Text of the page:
Friday, 27 May 2016

Review: Minette by Melanie Clegg


2013  242 pages (eBook)  Madame Guillotine 

Born in the heart of the English Civil War and smuggled out of England as an infant, Princess Henriette has lived most of her life as an exile in the French Court. The youngest daughter of the unfortunate Charles I, Henriette and the rest of her family wait in hope of their fortunes being restored as she is brought up in the decadent and treacherous court of Louis XIV. A rags-to-riches story, Minette follows Henriette’s early adolescence as she and her family fight to survive.

This was a nice little book – not a sweeping epic, but still very entertaining. Henriette (or Minette to her family) led a very turbulent life from a young age and anyone familiar with her story will know that things were never smooth sailing for her. During her refuge in France she lived pretty poorly due to her family's allowance being scarce, and what money they did have was shared with the other English aristocrats in exile or sent to England for the war effort. She didn’t exactly live the life of luxury accustomed to a seventeenth century princess but her character was charming; she’s sweet and attentive and I found her to be an interesting historical figure. I read this book already knowing about Henriette’s later life so it was fun to see how Clegg dealt with depicting her childhood.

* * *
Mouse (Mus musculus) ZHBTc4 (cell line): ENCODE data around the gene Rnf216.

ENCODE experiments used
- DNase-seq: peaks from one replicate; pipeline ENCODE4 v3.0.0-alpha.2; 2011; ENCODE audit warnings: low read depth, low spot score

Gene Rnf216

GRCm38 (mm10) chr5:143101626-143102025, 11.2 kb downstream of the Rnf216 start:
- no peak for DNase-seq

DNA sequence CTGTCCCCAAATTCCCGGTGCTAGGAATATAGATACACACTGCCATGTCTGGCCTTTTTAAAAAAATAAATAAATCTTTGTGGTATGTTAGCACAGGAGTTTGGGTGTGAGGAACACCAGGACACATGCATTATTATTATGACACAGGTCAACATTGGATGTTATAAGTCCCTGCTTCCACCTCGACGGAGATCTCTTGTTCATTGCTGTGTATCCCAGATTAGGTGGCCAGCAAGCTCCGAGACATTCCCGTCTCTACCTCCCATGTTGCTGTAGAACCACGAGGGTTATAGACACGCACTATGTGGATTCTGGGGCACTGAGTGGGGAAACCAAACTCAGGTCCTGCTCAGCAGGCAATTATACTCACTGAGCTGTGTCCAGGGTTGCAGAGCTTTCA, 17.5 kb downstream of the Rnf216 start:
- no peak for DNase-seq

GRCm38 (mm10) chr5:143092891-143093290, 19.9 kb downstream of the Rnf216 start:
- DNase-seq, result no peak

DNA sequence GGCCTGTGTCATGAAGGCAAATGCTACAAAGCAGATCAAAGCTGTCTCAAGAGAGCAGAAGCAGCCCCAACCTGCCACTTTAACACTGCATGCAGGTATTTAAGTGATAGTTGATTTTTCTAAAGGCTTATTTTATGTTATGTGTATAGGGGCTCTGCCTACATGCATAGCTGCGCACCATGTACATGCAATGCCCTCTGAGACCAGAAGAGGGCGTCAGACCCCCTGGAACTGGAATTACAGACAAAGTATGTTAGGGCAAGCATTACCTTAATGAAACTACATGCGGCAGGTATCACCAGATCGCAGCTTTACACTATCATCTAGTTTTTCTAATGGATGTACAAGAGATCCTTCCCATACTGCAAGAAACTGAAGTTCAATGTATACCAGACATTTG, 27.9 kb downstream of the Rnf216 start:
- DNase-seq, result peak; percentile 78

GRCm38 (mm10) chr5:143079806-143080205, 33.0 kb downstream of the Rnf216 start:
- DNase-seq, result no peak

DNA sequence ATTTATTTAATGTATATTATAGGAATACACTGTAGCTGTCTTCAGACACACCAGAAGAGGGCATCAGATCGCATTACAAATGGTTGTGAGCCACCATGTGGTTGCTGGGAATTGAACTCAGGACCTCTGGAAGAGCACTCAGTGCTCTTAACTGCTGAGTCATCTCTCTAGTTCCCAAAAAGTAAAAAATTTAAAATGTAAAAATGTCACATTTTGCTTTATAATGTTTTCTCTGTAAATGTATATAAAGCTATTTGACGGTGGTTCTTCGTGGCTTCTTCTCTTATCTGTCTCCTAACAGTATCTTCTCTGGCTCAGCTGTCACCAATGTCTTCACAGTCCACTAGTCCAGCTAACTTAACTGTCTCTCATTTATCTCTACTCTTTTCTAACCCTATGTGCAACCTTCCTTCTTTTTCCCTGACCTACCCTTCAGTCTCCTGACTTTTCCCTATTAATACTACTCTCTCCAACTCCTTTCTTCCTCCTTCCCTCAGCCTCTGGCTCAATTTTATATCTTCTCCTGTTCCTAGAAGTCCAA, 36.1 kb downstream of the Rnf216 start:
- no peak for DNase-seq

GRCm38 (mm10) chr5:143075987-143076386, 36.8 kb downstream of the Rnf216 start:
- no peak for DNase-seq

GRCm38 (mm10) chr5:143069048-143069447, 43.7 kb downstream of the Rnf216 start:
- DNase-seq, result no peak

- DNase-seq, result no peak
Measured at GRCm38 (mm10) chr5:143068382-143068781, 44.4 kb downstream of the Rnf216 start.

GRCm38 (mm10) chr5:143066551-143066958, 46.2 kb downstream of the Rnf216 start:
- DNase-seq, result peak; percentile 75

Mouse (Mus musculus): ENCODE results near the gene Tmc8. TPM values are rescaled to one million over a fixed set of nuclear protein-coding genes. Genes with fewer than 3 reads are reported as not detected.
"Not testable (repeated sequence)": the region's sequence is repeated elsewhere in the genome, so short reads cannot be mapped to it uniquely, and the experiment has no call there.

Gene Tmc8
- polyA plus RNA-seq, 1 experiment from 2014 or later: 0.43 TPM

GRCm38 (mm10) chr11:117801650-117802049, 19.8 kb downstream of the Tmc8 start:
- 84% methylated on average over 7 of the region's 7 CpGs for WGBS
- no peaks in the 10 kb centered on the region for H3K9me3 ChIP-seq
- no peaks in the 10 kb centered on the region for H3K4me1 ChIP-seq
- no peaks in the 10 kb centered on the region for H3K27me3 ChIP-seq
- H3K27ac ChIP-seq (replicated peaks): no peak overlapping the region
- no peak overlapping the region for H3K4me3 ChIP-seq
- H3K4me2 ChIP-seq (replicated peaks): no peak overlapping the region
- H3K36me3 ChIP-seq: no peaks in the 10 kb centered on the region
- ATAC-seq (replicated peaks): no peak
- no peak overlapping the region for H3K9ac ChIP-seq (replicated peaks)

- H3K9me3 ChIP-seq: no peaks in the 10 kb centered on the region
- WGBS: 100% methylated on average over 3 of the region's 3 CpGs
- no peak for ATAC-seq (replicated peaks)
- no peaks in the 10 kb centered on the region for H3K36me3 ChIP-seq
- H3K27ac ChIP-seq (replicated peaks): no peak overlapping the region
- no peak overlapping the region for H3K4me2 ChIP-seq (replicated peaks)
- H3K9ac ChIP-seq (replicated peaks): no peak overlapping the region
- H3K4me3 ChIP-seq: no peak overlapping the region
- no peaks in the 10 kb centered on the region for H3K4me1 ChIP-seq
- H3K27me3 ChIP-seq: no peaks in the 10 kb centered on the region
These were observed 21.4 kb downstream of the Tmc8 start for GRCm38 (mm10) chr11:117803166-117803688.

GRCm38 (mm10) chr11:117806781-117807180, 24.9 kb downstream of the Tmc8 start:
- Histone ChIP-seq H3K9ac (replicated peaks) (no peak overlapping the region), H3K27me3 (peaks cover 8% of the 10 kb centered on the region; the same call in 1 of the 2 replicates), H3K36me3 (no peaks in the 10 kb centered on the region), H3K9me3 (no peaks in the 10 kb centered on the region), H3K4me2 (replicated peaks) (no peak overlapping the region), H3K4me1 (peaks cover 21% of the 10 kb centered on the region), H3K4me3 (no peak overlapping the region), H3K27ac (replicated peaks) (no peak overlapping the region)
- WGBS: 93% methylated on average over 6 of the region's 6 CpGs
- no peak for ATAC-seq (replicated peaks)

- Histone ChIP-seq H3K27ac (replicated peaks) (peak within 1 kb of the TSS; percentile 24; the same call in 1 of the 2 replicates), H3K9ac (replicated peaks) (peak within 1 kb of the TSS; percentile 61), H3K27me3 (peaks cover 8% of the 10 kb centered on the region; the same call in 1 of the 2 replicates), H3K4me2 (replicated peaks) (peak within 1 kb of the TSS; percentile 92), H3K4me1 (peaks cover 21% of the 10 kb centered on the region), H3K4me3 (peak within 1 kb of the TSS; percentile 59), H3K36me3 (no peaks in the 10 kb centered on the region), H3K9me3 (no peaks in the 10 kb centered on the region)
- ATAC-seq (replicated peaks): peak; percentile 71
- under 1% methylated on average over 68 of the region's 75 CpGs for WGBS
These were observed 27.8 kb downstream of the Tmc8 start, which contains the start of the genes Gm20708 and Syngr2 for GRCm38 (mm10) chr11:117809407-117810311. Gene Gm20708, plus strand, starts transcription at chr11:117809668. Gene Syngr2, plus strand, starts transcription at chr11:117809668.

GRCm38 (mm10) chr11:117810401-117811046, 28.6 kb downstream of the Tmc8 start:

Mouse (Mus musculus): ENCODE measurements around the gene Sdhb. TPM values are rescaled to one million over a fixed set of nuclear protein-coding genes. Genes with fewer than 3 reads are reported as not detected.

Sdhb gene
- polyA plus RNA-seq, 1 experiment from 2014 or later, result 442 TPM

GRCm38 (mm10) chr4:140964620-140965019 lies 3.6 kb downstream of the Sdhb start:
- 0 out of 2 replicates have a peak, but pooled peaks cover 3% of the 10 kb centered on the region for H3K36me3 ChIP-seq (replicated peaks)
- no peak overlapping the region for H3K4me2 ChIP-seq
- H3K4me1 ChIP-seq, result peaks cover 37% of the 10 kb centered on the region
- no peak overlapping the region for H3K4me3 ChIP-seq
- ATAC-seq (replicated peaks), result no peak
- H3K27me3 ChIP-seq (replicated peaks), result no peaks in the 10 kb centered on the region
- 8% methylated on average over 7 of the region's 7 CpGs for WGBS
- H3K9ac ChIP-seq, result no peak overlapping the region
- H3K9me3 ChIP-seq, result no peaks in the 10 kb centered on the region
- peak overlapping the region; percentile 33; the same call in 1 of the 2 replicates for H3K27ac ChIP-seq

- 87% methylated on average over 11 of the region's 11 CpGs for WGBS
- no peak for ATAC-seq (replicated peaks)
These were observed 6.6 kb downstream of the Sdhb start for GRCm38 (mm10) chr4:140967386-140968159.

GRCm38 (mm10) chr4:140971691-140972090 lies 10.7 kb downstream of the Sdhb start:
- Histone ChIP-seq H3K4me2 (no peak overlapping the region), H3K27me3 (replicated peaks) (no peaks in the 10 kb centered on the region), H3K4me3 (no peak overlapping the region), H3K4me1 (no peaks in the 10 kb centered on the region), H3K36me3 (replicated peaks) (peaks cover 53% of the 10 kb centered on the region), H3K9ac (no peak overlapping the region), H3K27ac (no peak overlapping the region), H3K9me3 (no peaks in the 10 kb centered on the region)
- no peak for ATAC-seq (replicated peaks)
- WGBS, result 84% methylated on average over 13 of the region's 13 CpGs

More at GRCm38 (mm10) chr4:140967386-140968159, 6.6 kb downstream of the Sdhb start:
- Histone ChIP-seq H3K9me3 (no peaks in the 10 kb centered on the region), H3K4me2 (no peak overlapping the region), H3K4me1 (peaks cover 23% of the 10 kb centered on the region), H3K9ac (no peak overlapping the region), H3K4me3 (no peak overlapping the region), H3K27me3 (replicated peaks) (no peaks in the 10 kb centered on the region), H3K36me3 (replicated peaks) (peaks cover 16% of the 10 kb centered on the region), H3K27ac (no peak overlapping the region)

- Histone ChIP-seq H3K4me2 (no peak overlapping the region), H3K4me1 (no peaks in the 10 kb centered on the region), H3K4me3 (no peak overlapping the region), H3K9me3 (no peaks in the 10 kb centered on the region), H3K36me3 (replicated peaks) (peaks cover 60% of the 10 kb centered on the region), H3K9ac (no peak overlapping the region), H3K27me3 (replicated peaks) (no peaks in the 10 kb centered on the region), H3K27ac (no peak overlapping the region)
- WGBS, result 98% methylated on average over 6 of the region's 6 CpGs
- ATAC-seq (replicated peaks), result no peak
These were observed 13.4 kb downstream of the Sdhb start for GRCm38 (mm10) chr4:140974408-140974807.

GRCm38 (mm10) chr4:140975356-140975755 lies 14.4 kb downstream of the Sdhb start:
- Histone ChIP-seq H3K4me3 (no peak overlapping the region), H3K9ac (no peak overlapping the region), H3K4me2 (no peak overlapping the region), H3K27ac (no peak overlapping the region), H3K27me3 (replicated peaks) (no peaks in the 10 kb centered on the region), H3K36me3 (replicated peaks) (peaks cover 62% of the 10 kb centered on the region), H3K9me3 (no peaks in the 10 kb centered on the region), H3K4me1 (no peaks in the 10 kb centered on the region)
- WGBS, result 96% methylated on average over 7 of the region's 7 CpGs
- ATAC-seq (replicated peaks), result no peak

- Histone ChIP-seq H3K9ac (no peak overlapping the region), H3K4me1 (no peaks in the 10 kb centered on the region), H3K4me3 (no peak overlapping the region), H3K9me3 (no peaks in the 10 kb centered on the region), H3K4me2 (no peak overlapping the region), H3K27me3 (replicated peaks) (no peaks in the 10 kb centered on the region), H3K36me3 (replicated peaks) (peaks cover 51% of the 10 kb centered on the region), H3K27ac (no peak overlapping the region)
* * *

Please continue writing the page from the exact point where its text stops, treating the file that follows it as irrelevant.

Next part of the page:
Despite her seemingly hectic early years very little seems to happen to Henriette, at least until the final third of the book. Living in exile isn’t the most glamorous of positions to be in and there’s a lot of hearing about thing happening elsewhere - what her brother, the soon to be Charles II, is up to, the battles being fought away from the French court, and what occurred before Henriette was born. I’m not saying it isn’t interesting but there was a limit to what a seventeenth century princess could do and for Henriette it’s lots of parties and lots of waiting.

It’s not until Charles II is welcomed back to England that things really start to change for her. Her family finally have money and respect once more so that’s an up, and once that happens people start to take notice of her in a kind of she’s-the-sister-of-a-king-and-we-need-an-alliance sort of way. Henriette’s a pretty sad figure – her life was full of early family deaths and strained relationships so this isn’t the happiest read of your life but it’s still very good fictional portrayal of an unconventional historical princess.

Clegg is apparently working on a second novel about Henriette which will probably pick up where this story left off so I’ll be sure to check that out when it’s published. 

Overall rating: 3 stars
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